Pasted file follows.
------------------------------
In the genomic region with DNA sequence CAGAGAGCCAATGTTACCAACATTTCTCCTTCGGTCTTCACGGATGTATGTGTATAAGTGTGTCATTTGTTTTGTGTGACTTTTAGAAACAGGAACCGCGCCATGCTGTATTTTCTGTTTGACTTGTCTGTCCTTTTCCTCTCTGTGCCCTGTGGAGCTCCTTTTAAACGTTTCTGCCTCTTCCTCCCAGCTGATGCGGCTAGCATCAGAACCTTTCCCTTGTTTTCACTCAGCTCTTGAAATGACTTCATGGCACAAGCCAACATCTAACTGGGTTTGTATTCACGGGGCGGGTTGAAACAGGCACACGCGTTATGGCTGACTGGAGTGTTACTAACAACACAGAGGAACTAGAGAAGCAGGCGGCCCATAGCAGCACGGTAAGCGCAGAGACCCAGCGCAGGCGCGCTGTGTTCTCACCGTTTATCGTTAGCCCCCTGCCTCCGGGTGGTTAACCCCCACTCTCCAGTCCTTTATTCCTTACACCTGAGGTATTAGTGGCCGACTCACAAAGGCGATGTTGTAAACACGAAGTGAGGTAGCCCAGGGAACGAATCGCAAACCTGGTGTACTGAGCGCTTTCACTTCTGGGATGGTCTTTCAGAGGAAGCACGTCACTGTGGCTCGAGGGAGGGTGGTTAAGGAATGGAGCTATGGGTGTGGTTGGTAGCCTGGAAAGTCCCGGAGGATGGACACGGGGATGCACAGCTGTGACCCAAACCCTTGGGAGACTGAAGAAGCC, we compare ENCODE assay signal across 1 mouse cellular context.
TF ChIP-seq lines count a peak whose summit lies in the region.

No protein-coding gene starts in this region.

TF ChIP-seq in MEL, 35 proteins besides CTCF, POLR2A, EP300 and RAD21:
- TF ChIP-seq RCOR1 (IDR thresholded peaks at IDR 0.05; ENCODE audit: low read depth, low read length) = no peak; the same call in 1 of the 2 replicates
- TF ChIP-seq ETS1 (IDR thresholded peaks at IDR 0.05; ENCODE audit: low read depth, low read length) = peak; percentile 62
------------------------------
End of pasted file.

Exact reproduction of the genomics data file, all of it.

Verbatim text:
In the genomic region with DNA sequence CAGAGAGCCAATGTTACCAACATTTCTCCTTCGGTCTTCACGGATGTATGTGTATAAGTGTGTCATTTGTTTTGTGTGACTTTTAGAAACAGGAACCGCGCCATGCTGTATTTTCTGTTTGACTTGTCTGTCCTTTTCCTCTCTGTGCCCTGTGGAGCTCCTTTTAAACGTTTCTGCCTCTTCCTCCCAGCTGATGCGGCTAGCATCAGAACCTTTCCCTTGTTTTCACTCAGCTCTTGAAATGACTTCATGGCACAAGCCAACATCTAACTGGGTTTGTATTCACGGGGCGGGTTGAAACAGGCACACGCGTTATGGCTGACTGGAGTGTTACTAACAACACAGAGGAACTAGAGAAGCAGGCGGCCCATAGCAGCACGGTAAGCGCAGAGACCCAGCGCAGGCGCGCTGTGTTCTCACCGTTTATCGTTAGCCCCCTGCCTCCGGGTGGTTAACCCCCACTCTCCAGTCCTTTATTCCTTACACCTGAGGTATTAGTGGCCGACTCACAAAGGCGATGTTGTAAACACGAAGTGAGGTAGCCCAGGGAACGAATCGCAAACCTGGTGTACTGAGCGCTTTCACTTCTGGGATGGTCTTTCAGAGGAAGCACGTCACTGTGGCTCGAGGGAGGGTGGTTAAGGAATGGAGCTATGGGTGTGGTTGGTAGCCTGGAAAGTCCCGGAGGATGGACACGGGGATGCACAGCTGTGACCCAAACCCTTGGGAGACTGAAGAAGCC, we compare ENCODE assay signal across 1 mouse cellular context.
TF ChIP-seq lines count a peak whose summit lies in the region.

No protein-coding gene starts in this region.

TF ChIP-seq in MEL, 35 proteins besides CTCF, POLR2A, EP300 and RAD21:
- TF ChIP-seq RCOR1 (IDR thresholded peaks at IDR 0.05; ENCODE audit: low read depth, low read length) = no peak; the same call in 1 of the 2 replicates
- TF ChIP-seq ETS1 (IDR thresholded peaks at IDR 0.05; ENCODE audit: low read depth, low read length) = peak; percentile 62